December 08, 2016

Italy Referendum Results Illustrate Sense of Alienation Electorate Has From Governing Elites

By Marian L. Tupy
On Sunday evening, I watched as Matteo Renzi acknowledged the negative outcome of the constitutional referendum and resigned, as promised, as Italy's prime minister. Renzi called the plebiscite in order to streamline Italy's baroque governing bureaucracy—a necessary prerequisite, he claimed, for much-needed economic reform. By a margin of close to 20 percentage points, the Italians said "No" and Renzi threw in the towel.

As he spoke, I emailed an Italian friend of mine to gauge her reaction. As a professor of economics and a free marketer, I expected her to be horrified by the events. Instead, she responded on Monday morning by saying that she too voted "No." "Nothing ever changes in Italy, anyway," she continued. I guess that I should not have been surprised. It is 2016, after all, and, in the political arena, anything seems possible.

Thinking about my friend's response more carefully, however, I have come to see some parallels between what happened in Italy, and the British decision to withdraw from the European Union and Donald Trump's victory in the U.S. presidential election. Tying all these events together is a profound sense of alienation of the electorate from their respective governing elites. Vast chunks of the populace in these three countries see their governments as, at best, inept, and, at worst, venal.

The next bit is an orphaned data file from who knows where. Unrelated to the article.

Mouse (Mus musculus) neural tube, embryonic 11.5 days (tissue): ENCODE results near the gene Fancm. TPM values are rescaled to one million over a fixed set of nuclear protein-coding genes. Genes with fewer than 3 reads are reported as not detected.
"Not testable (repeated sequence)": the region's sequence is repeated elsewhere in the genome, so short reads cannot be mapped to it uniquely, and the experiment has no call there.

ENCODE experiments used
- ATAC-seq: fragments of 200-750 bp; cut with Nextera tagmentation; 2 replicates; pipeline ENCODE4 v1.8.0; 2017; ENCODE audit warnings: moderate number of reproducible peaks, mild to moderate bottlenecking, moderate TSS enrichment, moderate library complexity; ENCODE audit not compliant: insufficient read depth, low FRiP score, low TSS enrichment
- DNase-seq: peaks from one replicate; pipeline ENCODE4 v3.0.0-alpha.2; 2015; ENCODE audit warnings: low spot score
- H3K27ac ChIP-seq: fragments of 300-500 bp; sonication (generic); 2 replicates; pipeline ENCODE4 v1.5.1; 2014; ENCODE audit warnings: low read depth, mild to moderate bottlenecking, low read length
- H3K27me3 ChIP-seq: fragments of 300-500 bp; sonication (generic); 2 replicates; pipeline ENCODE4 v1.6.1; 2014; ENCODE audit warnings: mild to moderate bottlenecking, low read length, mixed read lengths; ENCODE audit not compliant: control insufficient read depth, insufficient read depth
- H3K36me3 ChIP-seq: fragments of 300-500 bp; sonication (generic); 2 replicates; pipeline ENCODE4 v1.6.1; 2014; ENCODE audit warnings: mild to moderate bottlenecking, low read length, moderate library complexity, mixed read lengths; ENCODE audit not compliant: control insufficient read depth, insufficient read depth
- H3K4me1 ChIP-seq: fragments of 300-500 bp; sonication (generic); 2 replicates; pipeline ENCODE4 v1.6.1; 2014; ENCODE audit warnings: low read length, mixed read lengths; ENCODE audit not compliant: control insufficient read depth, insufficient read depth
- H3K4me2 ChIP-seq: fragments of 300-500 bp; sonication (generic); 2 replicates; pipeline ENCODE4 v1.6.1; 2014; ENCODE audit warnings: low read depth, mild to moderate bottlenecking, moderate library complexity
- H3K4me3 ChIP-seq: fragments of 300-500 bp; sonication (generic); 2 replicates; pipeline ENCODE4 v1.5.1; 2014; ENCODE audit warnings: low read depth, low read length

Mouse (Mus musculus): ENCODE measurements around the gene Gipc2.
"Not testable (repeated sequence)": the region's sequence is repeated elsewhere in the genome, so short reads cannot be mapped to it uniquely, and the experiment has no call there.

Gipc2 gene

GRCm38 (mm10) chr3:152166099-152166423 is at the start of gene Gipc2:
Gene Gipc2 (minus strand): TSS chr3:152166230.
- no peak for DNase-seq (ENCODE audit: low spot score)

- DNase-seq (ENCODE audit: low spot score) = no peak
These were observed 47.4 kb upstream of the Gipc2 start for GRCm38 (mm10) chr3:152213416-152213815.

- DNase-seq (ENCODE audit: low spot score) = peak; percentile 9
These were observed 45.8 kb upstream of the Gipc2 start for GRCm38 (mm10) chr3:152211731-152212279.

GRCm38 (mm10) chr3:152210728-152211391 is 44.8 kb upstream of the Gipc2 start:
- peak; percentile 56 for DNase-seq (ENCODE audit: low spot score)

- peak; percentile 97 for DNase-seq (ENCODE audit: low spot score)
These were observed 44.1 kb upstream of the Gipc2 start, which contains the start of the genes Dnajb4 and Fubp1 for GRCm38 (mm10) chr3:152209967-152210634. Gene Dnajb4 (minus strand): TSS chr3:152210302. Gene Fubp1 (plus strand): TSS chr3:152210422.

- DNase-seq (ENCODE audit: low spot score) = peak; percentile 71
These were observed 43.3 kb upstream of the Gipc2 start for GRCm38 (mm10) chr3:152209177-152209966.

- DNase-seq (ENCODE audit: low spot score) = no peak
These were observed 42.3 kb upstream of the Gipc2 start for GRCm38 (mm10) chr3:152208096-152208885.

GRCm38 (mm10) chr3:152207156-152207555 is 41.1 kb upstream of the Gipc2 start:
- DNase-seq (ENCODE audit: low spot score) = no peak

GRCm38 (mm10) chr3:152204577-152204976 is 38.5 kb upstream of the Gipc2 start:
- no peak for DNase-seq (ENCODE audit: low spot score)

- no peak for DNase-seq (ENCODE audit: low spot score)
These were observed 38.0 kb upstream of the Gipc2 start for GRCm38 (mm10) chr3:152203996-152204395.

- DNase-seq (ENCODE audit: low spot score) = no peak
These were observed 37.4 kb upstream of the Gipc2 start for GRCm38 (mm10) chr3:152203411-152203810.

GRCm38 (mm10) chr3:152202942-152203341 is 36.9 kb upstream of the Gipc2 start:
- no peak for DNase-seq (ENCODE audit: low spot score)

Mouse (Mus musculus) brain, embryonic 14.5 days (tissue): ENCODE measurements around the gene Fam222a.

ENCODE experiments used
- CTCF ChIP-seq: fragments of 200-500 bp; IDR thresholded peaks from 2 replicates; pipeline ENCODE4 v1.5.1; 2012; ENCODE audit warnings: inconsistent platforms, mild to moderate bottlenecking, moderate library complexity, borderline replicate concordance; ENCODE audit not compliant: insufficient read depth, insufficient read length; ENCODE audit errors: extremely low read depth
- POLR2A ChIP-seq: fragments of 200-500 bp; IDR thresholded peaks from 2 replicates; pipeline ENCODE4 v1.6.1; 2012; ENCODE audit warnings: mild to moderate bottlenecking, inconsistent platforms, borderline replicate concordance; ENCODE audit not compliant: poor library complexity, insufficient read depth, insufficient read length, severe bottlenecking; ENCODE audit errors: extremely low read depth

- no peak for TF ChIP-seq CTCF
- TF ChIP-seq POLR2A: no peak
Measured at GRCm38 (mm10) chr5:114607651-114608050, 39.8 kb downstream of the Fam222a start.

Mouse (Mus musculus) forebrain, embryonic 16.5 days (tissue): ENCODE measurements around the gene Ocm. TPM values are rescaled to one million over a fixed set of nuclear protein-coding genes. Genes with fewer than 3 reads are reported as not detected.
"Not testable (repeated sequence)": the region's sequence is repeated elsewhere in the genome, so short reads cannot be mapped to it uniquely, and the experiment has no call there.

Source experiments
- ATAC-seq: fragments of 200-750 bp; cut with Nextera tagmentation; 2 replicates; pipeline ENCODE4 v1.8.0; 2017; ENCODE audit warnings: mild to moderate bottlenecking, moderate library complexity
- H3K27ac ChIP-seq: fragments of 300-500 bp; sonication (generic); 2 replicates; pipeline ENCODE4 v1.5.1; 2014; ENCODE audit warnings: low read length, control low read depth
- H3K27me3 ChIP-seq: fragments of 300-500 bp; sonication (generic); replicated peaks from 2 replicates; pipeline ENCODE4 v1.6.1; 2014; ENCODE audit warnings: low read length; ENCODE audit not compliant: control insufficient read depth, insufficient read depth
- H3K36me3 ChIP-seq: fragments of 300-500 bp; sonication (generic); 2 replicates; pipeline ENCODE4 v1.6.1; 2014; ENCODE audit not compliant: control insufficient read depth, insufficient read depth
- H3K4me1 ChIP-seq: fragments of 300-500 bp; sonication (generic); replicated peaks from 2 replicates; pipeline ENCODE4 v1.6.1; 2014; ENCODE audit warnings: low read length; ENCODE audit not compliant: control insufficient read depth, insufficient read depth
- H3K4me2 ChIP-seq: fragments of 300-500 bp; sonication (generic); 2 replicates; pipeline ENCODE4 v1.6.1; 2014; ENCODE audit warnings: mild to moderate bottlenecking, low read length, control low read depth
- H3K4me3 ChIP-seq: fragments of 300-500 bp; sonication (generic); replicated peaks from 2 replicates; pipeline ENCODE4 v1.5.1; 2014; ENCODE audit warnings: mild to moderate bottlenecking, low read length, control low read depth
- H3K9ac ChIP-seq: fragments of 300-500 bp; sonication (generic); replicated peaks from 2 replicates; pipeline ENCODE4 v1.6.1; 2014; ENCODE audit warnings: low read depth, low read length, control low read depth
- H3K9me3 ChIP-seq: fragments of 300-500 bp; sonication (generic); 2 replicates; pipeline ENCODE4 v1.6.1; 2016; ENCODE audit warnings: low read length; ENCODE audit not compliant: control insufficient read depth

They feel that no matter who wins, be it center-left or center-right, "nothing ever changes." So, yes, Italy needs reforms, but the people did not trust Renzi, a conventional center-left apparatchik, to deliver them. What will follow is unclear. A new prime minister from the center-left could emerge. Or, the Italian Parliament could opt for a caretaker government under an unelected technocrat.

Or, there could be an early election. The party that stands to benefit most from early elections is the Five Star Movement of Beppe Grillo, who wants to call a referendum on whether Italy should stay in the Eurozone or return to the Lira. (Many Italians believe that the euro is responsible for Italy's economic problems. Whether they are right or wrong, there is no doubt that the country's economy is in dire straits—as my charts below show.) As such, I expect the forces of the European establishment to do everything possible not to allow Grillo anywhere near the Palazzo Chigi.

And that could be a problem. As I explained in my recent paper on the European Union, "With every electoral cycle, 'establishment' parties committed to further European integration are growing weaker and anti-EU parties are getting closer to power. The EU has been very successful in plodding along, but its rearguard action cannot succeed indefinitely. At some point, one of the EU's 28 member states will elect an anti-EU government. I fear that the longer the EU establishment ignores its opponents, the more belligerent the latter will become."

This article first appeared in Reason.